Mother’s Day Revisited

This is the piece I wrote for Mother’s Day last year. The response was so good I was asked to repost it this year. So here it is:

Today is Mother’s Day in the US. It is a day to honor those of us who have children. But all women are mothers in some sense. We are the lifegivers, the caretakers. Let us today honor not only those women who have children, but also those women who create; whether ideas, or products, or services. We are creative and have the power to make our world a better place to live; we are the ones who care for the sick, the lonely, the abandoned, the forgotten; we are the ones who strive for new ways of doing things; we are the ones to change paradigms. We are awesome!

Honoring human beings

We are living in a ‘throw-away’ society. At one time, goods were made to last, and the US manufactured items that were well-made. It used to be that a company had loyalty to its employees – they were taken care of, paid well, and at retirement they had a good pension. Times have changed.

Now goods fall apart rather than wear out; people aren’t given the respect they deserve; the US doesn’t manufacture much any more because companies can get cheap labor overseas. And for those who are employed here, the company has no loyalty to them, unless they are upper management, in which case they can get huge bonuses and stock options, even if the company is losing money.

Many people seem to dismiss other people as not worthy of recognition. And I think this has grown out of the changes in our society over the last 40 or so years. We have become a people that only value those who make a lot of money, or who have a big house, or drive a fancy car, or have the ‘right’ skin color, or the ‘right’ documents. People in service occupations: store sales people, wait-staff, garbage collectors, etc. are treated like dirt by some people who use their services. I am embarrassed by what some people say and do to wait-staff and sales associates in store. It doesn’t take much to express appreciation for what these people are doing for you – how about just a simple ‘Thank you’.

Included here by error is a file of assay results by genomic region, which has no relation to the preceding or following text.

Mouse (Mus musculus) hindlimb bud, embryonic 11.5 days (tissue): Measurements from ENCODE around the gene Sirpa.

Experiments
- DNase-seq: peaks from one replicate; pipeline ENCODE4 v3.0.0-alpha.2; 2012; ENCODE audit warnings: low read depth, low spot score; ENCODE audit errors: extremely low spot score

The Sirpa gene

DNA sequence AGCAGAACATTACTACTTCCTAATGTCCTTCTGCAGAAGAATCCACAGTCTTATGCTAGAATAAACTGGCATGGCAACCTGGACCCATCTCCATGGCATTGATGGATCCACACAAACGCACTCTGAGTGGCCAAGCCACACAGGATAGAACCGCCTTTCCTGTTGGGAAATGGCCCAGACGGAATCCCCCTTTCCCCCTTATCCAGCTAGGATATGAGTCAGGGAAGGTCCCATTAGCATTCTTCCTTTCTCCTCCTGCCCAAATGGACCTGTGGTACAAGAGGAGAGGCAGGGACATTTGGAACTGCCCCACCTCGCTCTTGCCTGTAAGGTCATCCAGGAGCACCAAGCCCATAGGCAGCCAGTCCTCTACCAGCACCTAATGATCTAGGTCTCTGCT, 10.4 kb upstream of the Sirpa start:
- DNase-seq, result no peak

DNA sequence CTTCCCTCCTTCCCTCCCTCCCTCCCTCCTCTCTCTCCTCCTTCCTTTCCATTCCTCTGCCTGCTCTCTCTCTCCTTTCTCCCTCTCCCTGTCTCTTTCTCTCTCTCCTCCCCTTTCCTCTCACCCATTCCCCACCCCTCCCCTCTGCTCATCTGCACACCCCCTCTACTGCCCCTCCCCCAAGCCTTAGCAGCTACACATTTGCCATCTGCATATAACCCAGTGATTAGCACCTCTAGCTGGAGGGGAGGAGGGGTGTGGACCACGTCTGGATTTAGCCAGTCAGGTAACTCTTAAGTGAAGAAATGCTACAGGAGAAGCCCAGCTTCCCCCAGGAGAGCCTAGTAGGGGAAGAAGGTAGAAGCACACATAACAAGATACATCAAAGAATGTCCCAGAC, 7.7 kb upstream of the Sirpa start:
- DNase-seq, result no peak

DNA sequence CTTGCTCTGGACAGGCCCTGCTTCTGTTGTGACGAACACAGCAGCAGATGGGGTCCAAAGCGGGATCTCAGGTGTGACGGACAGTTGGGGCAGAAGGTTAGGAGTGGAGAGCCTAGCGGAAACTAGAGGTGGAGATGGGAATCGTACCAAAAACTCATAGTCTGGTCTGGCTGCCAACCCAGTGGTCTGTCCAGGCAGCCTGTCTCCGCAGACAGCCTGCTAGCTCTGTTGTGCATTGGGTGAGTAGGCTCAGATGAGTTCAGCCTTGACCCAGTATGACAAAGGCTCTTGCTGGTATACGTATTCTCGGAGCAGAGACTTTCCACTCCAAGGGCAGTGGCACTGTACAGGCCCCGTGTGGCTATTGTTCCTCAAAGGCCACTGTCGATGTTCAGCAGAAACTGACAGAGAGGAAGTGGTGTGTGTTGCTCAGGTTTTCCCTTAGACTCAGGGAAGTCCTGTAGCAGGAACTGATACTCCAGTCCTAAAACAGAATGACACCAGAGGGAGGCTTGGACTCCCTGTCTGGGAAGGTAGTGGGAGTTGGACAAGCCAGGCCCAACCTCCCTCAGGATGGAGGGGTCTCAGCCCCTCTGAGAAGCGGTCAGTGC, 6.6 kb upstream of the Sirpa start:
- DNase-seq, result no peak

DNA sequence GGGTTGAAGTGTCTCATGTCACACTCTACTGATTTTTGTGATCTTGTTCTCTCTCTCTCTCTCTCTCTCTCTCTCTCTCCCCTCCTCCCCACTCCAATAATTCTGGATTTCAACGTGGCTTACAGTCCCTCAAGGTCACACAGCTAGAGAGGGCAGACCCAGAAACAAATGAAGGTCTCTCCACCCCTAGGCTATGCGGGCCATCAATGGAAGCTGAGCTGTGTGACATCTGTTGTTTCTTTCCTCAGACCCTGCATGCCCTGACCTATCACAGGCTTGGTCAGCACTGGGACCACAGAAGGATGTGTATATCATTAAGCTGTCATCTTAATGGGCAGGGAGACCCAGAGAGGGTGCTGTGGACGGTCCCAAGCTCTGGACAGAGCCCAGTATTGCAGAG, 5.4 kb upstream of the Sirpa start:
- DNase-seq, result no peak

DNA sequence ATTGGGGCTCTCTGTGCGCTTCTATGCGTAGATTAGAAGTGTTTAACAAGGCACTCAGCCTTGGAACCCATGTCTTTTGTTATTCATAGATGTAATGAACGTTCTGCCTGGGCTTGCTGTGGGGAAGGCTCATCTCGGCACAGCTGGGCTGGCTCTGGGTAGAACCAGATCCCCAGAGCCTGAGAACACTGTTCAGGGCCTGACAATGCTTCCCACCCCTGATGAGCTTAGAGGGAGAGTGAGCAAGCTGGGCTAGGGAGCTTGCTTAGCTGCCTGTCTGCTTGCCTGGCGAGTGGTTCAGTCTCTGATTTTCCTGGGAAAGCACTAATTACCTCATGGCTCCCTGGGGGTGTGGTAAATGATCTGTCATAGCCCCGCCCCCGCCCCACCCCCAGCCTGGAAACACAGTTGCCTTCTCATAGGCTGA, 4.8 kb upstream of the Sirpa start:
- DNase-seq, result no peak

The person who picks up your garbage is just as valuable as the CEO of a national company; maybe more so as what would happen if your garbage didn’t get picked up for a few weeks? We tend to look down our noses at those who earn their living by labor rather than brain. How did we get to this point? Is a garbage collector less valuable than an accountant? Is a sales associate in a department store less deserving than the CEO of the company? No! Everyone has a worth, even those who are unemployed, or on welfare, or laboring in the shadows. It’s time to get our priorities straight and honor every human being just because they are human. So let’s start treating people as if they are valuable members of society; because they are.